It's not recommended, but both should have not much different timings and required voltages at this speed, so I guess it will be fine. The motherboard typically takes timings from the first memory module and sets it for all banks so you may switch memory sticks in slots to check if Samsung or Hynix in the first slots runs better.
A/B/C/D/E/F/... die is just a "street" naming. The most popular commercial series are B and C for Samsung, B or E for Micron, and A or M for Hynix. Sometimes a die letter suggests what is used in a specific generation like Samsung B or Micron B is on the mass market only in a specific design/capacity. For Hynix, M-die naming was used multiple times in DDR4 and current DDR5 are also M.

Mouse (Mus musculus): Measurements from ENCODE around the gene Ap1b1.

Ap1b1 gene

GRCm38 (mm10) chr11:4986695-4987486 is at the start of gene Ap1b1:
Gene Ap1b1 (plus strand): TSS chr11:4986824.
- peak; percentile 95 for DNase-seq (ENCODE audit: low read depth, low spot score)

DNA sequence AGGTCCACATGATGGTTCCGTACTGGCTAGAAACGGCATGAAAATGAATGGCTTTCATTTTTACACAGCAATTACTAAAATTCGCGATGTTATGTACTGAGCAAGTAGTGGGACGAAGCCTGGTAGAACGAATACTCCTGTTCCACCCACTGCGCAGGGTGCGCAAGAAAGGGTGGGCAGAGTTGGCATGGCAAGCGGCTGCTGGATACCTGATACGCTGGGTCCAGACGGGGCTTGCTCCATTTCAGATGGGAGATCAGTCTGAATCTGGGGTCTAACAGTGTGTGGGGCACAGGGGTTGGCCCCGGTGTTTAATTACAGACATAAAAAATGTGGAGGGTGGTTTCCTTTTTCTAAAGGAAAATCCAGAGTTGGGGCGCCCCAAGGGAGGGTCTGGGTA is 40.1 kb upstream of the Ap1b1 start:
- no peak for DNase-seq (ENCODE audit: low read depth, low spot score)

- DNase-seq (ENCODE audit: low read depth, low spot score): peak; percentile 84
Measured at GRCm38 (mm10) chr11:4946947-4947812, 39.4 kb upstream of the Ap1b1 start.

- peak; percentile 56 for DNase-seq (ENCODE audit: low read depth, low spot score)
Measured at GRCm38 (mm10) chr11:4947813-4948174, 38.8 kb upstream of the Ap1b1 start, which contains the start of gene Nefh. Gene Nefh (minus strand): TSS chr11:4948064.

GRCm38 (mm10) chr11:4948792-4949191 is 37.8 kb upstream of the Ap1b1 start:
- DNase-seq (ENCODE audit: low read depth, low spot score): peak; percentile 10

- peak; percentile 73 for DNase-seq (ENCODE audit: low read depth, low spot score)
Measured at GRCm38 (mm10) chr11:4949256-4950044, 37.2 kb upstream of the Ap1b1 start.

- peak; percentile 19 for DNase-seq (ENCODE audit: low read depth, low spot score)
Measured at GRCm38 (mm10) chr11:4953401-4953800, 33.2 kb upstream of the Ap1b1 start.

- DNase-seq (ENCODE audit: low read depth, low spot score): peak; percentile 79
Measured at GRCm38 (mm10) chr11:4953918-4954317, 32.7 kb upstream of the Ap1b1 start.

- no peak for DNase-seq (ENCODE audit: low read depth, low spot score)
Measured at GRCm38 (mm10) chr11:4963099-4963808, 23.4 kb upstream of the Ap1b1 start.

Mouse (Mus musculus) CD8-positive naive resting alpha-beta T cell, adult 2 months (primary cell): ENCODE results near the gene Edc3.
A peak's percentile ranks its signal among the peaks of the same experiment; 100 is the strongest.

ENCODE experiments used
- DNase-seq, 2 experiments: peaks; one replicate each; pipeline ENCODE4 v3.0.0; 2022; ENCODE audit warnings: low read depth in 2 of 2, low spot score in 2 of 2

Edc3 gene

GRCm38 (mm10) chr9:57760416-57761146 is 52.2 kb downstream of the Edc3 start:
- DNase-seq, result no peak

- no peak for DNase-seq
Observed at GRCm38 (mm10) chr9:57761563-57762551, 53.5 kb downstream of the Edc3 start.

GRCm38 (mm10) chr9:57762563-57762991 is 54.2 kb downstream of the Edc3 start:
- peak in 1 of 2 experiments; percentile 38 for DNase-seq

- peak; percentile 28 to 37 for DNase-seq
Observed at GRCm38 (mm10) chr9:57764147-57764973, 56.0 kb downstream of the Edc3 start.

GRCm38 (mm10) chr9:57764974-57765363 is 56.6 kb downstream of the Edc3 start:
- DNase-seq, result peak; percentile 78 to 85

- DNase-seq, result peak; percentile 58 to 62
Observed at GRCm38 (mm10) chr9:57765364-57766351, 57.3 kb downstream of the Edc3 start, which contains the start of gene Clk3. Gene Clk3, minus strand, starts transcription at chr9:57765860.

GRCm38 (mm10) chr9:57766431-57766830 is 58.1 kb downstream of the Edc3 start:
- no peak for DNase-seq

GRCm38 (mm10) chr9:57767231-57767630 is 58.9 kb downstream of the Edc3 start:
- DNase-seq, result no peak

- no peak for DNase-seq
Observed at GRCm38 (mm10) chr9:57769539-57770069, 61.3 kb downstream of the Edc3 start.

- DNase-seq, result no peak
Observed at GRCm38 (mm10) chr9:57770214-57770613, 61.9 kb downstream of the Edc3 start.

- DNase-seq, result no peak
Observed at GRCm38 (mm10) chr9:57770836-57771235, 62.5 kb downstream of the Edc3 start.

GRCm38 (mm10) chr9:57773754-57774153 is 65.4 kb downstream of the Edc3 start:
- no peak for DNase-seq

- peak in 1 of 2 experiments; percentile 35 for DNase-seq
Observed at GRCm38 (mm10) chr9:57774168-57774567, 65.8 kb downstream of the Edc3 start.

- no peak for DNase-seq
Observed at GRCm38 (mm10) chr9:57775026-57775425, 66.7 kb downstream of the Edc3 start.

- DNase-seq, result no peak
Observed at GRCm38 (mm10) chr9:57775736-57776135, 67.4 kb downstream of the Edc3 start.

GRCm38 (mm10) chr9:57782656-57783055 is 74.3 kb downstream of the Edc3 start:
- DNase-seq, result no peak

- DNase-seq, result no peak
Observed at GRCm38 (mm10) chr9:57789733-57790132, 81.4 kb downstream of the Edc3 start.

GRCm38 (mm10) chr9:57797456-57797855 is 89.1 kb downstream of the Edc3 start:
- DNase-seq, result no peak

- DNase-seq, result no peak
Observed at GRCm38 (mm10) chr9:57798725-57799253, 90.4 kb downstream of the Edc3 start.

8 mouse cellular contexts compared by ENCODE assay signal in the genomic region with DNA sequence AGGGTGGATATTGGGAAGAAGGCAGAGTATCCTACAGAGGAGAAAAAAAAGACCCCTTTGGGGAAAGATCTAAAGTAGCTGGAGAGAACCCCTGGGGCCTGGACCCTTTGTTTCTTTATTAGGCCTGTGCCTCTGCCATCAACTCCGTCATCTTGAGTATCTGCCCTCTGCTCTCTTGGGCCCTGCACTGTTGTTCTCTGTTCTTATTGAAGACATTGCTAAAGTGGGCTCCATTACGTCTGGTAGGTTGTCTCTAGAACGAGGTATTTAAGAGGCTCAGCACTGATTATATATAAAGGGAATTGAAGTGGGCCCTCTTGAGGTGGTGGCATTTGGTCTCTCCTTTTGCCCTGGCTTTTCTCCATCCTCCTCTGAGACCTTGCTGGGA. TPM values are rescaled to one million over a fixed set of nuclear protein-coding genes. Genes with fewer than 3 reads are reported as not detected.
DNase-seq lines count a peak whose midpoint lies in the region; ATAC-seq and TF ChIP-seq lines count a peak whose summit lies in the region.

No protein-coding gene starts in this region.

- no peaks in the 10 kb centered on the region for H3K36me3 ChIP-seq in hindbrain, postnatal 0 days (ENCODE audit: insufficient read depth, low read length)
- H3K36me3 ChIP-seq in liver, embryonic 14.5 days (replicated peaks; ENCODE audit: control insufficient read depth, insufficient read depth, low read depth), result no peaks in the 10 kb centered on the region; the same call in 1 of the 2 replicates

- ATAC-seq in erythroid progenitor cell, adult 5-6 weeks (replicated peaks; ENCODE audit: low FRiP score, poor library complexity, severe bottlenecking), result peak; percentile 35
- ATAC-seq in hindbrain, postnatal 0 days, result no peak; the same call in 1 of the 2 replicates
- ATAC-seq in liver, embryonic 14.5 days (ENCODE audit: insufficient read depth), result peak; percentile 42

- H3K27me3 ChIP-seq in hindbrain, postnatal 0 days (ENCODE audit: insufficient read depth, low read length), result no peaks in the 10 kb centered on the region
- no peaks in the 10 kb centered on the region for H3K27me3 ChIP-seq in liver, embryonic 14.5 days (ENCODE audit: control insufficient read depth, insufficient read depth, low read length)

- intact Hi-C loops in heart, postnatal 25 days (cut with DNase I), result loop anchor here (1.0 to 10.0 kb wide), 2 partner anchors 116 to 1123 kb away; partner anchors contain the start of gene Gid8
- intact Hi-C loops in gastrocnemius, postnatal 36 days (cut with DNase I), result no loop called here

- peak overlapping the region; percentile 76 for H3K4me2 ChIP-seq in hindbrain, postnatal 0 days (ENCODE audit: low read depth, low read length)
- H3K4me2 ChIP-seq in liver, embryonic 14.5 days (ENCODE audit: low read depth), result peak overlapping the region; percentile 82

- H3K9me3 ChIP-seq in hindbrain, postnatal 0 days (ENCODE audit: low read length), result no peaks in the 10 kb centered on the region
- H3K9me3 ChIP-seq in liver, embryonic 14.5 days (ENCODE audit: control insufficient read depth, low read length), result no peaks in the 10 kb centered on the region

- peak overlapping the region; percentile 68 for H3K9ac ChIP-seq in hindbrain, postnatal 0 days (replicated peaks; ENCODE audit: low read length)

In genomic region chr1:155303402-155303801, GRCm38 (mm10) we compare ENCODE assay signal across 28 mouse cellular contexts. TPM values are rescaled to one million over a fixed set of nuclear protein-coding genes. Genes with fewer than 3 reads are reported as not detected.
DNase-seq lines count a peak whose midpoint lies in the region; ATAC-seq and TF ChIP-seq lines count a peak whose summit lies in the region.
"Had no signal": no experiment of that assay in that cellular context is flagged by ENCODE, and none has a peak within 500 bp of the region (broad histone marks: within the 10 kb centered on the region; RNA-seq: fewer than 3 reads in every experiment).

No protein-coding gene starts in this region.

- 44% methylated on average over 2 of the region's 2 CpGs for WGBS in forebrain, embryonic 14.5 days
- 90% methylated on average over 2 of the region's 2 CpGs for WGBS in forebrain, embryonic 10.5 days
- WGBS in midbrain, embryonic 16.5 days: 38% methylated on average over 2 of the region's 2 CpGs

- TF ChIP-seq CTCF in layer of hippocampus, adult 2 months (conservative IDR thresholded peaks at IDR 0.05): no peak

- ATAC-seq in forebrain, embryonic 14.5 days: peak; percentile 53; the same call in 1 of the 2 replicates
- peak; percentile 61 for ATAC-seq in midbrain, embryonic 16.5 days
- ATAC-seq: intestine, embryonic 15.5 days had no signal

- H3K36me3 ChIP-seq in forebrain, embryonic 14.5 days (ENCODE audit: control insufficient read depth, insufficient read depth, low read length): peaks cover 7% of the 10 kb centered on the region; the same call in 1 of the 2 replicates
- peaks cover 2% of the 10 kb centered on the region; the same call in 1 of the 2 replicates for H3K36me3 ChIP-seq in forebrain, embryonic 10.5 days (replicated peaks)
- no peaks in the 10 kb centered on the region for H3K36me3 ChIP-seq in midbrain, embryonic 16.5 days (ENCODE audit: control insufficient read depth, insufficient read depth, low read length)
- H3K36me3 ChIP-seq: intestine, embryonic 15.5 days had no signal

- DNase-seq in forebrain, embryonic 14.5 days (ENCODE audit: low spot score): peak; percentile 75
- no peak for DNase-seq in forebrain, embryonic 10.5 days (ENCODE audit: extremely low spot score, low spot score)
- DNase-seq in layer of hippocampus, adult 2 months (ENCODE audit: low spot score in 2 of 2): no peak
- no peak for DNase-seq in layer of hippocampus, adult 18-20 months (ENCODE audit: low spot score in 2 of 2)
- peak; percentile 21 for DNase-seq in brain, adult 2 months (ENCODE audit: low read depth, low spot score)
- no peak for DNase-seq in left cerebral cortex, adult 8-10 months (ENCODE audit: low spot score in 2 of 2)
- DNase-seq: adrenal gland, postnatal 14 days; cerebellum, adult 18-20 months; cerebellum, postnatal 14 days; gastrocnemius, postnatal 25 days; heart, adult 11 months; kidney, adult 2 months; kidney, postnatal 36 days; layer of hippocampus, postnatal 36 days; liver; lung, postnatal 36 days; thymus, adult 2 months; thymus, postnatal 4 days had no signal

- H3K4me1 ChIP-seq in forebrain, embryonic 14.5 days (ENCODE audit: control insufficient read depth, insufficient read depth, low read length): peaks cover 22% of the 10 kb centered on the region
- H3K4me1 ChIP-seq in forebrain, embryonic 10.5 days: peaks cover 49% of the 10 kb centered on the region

The same die letters in various IC brands are not related. For example, Samsung B is totally different than Micron B, with different timings and capacity/density.
For a typical user (or maybe those who care or need it for something), a manufacturer and a die letter are enough info for almost everything.
If you are mixing IC then it doesn't matter what die is there. It's recommended to use the same IC density, but in most cases, you don't really know what IC is in a memory kit. Most manufacturers are using everything that matches the XMP profile and in theory, if you buy two memory kits under the same product number but different IC then they still should work together. In reality, it's not so obvious, but at least at lower frequencies, it should work. By lower frequencies, I assume everything like 3600 or less.